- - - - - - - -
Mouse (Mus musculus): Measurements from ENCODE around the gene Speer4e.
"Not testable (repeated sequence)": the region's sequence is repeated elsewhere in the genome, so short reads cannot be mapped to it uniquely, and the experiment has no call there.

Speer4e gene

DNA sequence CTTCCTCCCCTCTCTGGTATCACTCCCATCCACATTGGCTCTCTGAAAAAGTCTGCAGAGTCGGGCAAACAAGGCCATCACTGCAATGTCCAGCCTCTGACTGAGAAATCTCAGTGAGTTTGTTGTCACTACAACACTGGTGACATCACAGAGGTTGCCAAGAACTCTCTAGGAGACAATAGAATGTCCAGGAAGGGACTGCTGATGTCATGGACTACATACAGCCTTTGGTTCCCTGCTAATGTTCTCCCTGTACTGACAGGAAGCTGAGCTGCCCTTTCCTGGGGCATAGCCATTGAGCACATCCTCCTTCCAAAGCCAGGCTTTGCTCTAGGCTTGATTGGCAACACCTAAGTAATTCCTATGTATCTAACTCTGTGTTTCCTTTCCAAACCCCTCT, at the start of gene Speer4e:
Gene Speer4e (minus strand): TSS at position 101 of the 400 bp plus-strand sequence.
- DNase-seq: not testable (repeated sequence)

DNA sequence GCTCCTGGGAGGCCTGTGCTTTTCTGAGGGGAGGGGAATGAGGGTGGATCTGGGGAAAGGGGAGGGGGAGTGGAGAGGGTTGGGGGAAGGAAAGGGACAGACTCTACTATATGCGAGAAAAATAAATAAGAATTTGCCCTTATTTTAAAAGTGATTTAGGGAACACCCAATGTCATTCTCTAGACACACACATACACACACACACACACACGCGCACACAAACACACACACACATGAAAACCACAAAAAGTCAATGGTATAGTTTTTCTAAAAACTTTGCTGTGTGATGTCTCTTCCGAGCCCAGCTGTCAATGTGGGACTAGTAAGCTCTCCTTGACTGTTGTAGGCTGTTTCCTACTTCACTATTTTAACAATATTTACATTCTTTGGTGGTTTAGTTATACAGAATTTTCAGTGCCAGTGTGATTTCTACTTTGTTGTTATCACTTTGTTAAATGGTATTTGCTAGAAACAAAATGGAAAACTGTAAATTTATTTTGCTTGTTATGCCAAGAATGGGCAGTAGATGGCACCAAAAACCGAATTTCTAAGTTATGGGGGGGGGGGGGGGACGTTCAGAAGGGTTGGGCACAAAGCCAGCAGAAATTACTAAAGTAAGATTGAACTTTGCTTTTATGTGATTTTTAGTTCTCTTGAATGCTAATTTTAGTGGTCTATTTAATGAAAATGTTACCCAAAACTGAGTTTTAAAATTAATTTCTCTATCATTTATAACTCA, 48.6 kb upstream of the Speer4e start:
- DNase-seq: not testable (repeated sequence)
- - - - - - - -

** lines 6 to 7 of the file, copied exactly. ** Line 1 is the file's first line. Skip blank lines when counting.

- DNase-seq: not testable (repeated sequence)

DNA sequence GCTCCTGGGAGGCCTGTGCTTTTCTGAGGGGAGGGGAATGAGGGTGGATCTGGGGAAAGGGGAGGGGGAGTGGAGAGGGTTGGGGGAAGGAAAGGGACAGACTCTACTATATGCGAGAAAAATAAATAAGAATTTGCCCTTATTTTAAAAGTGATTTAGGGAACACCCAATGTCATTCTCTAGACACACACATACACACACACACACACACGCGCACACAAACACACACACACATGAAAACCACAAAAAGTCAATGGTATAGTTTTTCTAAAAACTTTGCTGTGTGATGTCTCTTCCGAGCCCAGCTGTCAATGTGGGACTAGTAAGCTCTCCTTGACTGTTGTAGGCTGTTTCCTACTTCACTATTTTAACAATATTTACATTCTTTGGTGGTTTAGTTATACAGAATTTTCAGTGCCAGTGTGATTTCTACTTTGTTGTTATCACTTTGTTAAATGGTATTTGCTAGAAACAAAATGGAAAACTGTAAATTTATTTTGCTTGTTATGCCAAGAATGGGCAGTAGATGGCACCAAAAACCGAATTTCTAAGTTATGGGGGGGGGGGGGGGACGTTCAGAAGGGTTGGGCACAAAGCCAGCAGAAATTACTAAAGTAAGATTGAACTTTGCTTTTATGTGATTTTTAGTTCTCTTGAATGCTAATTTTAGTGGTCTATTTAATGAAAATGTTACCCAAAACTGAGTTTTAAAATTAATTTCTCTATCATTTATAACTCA, 48.6 kb upstream of the Speer4e start: